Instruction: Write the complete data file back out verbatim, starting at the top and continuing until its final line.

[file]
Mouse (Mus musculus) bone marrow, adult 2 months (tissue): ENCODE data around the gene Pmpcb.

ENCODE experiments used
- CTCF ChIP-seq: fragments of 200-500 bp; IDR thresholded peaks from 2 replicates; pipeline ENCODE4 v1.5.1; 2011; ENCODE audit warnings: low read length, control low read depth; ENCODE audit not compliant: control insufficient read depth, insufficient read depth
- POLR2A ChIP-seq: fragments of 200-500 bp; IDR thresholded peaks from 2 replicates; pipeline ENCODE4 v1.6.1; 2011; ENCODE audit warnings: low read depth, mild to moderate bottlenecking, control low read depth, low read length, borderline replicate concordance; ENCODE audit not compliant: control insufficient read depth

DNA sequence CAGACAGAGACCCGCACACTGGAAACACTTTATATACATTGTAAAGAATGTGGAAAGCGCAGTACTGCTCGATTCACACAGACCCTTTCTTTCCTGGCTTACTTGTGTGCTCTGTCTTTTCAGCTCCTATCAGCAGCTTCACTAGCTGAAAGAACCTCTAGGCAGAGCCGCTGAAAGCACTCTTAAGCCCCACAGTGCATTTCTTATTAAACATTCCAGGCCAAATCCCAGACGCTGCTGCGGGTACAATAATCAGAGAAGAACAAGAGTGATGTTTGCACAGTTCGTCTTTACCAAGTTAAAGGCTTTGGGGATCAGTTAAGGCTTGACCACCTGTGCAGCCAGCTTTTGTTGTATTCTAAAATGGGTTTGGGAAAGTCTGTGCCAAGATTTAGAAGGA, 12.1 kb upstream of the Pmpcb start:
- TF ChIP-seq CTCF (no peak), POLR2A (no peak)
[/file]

Mouse (Mus musculus) bone marrow, adult 2 months (tissue): ENCODE data around the gene Pmpcb.

ENCODE experiments used
- CTCF ChIP-seq: fragments of 200-500 bp; IDR thresholded peaks from 2 replicates; pipeline ENCODE4 v1.5.1; 2011; ENCODE audit warnings: low read length, control low read depth; ENCODE audit not compliant: control insufficient read depth, insufficient read depth
- POLR2A ChIP-seq: fragments of 200-500 bp; IDR thresholded peaks from 2 replicates; pipeline ENCODE4 v1.6.1; 2011; ENCODE audit warnings: low read depth, mild to moderate bottlenecking, control low read depth, low read length, borderline replicate concordance; ENCODE audit not compliant: control insufficient read depth

DNA sequence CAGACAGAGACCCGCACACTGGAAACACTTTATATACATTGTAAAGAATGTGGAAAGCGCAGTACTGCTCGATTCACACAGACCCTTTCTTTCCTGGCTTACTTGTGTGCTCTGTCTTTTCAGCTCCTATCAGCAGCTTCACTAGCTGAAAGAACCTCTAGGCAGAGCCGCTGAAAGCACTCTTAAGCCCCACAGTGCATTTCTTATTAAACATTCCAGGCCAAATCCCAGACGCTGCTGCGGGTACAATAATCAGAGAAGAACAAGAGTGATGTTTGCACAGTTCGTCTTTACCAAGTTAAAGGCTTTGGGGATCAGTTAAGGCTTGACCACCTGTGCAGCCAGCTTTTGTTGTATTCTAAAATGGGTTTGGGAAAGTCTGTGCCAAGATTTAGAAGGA, 12.1 kb upstream of the Pmpcb start:
- TF ChIP-seq CTCF (no peak), POLR2A (no peak)